At the same time, the retail industry is being hit because attackers are exploiting vulnerabilities in point of sale (PoS) systems. Besides, the retail industry is witnessing a digital push.

Are attacks on infrastructure like a payment gateway increasing?

Yes, they are. State-sponsored attackers may target them because they are highly motivated. And you cannot effectively stop a state-sponsored attack because of the tools and technologies that they use, and the political motivation they may have. Commonly, they use zero-day vulnerabilities and supply chain vulnerabilities to target critical infrastructure. The best method is to have more controls for early detection.

What are the attempts being made to stop ransomware-as-a-service? Are the attempts successful?

The attempts are not highly successful. The reason is that the platform and the services are not available on surface Internet, but in the deep web or the deep dark web. Also, they are not hosted by the target country. For example, ransomware-as-a-service exploits might be used in India, but the platform is not hosted here. Therefore, we have no control over the infrastructure on which it may be hosted. These malware services are hosted in countries with a high density of state-sponsored attackers or in countries that do not have strict cybercrime laws.

Can you cite an example?

For state-sponsored attacks, the US was seeing a lot of ransomware activity from Russia. Political partnerships will play a vital role to curb these attacks. Around July-August 2021, on request from the US government, the Russian government arrested some threat actors belonging to certain ransomware families. Measures can be taken based on political cooperation between two countries. Otherwise, technically, it may not be possible, because the attackers are in the land beyond the sovereignty of control.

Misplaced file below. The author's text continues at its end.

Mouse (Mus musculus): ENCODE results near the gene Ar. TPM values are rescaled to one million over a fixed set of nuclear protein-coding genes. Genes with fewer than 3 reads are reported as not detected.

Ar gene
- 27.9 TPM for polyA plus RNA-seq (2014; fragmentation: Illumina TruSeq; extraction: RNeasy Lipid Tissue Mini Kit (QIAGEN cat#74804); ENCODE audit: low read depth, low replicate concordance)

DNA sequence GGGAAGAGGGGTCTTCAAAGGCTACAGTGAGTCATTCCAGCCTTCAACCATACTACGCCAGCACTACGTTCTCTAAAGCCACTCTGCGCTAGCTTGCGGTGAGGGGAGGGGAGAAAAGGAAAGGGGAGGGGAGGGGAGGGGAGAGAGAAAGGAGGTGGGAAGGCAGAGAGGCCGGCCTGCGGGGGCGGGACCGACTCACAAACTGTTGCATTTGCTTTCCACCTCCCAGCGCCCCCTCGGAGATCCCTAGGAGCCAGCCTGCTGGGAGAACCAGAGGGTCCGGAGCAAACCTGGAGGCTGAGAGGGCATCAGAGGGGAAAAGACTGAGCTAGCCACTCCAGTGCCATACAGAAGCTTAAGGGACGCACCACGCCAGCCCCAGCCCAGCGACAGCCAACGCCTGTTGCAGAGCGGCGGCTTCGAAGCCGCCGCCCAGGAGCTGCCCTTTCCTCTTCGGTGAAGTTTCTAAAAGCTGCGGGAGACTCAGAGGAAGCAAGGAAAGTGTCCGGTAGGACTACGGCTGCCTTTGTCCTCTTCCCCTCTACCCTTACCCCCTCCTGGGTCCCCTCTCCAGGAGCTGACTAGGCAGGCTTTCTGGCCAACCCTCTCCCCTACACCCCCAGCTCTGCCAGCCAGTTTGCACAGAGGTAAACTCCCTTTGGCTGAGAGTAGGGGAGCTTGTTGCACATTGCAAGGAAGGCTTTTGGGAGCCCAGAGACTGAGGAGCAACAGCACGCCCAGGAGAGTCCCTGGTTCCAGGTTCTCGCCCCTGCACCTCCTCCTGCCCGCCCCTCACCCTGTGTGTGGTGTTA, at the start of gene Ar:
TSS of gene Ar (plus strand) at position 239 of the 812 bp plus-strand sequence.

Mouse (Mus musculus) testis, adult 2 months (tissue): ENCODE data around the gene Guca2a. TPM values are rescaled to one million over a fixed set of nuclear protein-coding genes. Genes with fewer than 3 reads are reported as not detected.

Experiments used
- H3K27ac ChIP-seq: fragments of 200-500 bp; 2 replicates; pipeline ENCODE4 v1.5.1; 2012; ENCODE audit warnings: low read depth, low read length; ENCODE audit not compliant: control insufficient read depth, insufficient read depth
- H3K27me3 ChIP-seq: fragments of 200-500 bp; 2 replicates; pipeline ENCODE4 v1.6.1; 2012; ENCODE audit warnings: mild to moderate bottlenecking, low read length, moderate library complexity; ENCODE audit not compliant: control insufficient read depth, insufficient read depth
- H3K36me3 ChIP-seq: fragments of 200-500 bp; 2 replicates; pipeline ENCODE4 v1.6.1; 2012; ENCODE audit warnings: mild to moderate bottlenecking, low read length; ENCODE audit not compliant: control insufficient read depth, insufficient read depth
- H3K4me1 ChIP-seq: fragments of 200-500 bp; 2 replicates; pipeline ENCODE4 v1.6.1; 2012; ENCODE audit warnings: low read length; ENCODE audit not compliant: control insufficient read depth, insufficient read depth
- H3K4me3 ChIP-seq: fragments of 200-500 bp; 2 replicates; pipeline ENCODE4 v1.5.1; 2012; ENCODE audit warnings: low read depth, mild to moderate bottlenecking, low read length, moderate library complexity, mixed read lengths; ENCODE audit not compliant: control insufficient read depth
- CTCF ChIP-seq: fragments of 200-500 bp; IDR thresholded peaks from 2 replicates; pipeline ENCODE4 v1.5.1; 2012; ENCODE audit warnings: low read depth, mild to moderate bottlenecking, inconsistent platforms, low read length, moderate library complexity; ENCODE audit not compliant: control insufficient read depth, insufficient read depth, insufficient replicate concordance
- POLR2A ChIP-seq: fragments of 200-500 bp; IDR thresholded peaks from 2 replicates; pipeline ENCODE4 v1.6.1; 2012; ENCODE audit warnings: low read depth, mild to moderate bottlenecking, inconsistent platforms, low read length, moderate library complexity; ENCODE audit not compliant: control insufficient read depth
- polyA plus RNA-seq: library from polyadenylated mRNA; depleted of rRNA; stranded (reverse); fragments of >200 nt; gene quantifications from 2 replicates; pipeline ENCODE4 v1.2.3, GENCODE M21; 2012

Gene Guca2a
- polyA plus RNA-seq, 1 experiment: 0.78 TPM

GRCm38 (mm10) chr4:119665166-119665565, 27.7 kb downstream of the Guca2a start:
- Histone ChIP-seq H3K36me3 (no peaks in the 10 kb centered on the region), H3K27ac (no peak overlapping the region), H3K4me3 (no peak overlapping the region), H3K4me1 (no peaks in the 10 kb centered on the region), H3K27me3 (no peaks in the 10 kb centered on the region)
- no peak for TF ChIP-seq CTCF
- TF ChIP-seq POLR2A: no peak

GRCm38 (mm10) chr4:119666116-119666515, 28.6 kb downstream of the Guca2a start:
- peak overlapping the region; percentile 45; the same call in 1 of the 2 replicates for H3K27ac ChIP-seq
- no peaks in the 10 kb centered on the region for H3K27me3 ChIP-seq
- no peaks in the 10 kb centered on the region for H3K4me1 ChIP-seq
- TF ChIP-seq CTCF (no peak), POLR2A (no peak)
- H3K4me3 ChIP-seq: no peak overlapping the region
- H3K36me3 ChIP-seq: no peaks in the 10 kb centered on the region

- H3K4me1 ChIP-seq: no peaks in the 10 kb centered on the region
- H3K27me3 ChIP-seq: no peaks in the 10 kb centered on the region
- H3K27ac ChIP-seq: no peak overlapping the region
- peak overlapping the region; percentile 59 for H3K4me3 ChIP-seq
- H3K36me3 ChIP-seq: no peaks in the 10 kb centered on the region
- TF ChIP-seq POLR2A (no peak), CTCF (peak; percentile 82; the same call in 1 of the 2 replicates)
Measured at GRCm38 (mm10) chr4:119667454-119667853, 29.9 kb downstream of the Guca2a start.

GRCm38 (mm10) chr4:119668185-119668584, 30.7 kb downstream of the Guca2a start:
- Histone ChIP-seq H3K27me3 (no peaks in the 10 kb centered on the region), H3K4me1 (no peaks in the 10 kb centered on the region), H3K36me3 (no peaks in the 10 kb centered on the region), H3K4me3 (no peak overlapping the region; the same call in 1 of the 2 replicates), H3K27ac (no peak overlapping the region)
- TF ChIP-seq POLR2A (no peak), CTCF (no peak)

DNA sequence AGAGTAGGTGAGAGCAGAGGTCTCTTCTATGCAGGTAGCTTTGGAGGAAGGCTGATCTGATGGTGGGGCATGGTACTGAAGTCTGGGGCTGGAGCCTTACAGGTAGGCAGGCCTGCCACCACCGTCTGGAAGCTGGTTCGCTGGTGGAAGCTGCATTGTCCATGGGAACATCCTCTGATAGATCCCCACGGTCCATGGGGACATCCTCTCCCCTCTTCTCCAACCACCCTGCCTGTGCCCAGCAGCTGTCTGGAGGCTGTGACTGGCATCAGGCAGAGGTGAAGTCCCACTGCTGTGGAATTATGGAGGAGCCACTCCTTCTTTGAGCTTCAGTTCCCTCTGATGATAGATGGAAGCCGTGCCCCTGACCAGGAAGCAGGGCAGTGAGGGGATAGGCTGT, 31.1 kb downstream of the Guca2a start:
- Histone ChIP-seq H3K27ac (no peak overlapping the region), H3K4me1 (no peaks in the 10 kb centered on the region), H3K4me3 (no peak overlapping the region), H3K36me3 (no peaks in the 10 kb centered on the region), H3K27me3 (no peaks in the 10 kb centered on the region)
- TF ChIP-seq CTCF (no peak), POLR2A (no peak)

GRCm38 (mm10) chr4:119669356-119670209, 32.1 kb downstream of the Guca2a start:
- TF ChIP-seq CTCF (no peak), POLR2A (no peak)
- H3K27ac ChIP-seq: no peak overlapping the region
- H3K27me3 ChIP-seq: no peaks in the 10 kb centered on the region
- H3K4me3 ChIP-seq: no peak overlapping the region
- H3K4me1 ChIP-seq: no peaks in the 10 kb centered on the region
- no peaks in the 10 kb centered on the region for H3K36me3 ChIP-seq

However, we are expecting countries to collaborate on a multilateral basis and form bigger alliances by 2025. This will certainly reduce the number of cybersecurity incidents. But these initiatives will have to be spearheaded by the governments.

What are some of the key technical and non-technical measures that Gartner recommends?

When it comes to ransomware, we always suggest organizations to opt for a comprehensive strategy. A ransomware may penetrate the server via an email and spread to network devices, other endpoints, the cloud, etc. We recommend organizations to move away from the ransomware protection approach to the ransomware defense strategy or a ransomware defense framework.

We know that attackers are becoming more sophisticated. They are actively hiring people from our own organizations to spread the virus. So having strong detection controls that go beyond the data center systems to endpoints and identity and access management, is important.

Our basic advice to all enterprises is to prepare a logbook and record incidents. The logbook enables the security organization to study the attack pattern, feed instant inputs and use the data to plug loopholes or prevent a similar attack. Keep effective backups and recovery procedures. This should be a cyclic process.